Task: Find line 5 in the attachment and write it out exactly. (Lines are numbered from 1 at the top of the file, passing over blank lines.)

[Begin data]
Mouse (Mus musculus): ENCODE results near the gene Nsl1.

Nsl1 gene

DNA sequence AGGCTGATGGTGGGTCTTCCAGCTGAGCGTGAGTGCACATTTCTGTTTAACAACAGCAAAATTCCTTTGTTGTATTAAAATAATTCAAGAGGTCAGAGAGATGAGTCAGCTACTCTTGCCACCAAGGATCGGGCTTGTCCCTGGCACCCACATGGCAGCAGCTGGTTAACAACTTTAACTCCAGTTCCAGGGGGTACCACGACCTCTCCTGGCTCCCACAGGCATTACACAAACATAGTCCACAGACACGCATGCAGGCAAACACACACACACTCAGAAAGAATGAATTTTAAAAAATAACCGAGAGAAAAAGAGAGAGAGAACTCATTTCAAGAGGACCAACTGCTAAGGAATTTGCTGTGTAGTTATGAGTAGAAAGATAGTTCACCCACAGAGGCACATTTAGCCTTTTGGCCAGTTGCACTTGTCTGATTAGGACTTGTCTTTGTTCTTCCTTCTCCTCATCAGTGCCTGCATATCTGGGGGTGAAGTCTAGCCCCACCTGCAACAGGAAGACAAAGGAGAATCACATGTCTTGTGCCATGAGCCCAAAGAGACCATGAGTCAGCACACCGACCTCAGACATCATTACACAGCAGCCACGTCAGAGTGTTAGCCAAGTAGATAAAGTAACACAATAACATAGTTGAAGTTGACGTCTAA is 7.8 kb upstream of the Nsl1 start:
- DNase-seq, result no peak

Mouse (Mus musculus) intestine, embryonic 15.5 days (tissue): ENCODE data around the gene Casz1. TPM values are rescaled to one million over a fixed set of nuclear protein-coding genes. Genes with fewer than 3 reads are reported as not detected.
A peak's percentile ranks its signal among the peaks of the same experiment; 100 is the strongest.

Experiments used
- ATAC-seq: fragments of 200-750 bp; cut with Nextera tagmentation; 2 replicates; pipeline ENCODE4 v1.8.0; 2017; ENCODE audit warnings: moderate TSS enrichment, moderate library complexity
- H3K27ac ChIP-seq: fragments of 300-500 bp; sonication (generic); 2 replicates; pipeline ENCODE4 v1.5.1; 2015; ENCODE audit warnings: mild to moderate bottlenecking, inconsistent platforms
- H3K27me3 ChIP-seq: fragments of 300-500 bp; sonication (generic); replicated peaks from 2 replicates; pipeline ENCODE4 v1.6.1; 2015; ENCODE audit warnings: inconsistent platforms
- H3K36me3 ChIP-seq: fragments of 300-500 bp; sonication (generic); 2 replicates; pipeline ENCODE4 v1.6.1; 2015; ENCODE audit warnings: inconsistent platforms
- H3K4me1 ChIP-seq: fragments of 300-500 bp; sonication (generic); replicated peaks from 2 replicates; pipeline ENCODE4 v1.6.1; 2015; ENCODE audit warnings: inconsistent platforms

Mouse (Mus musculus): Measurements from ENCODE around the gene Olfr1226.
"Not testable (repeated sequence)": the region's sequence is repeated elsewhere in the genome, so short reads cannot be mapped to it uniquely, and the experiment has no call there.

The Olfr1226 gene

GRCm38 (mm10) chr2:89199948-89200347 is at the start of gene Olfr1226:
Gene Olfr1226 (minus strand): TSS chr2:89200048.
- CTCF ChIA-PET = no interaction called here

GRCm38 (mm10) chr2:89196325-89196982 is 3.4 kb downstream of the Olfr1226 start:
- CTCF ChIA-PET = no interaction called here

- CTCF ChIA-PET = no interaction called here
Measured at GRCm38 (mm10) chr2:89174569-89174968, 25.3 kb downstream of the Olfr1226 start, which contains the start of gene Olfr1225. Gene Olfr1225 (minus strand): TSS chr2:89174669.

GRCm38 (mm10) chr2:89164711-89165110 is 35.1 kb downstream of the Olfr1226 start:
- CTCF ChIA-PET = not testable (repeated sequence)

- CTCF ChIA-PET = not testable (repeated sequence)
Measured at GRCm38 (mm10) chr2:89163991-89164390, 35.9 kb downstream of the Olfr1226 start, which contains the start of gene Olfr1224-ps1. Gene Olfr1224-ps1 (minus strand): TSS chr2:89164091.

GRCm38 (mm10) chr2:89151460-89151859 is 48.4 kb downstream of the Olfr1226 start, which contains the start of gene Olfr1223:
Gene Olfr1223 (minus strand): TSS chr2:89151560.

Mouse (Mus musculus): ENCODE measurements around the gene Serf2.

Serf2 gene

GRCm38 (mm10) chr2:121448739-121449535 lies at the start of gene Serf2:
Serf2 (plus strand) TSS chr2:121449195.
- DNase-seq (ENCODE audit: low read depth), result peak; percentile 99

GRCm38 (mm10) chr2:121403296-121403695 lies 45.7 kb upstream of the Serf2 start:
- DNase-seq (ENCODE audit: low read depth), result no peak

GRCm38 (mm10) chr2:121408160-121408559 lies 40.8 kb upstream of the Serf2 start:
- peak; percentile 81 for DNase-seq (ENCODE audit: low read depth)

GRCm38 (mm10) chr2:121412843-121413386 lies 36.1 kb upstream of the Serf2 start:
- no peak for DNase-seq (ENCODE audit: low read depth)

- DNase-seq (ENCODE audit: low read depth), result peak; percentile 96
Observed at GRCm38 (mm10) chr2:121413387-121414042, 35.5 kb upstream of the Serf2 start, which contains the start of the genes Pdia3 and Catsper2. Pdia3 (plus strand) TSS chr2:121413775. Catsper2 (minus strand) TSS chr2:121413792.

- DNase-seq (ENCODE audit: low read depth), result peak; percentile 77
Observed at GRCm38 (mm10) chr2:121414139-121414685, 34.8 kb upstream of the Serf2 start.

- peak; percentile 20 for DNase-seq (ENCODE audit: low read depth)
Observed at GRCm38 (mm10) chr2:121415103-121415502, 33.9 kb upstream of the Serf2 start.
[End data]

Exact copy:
Mouse (Mus musculus) intestine, embryonic 15.5 days (tissue): ENCODE data around the gene Casz1. TPM values are rescaled to one million over a fixed set of nuclear protein-coding genes. Genes with fewer than 3 reads are reported as not detected.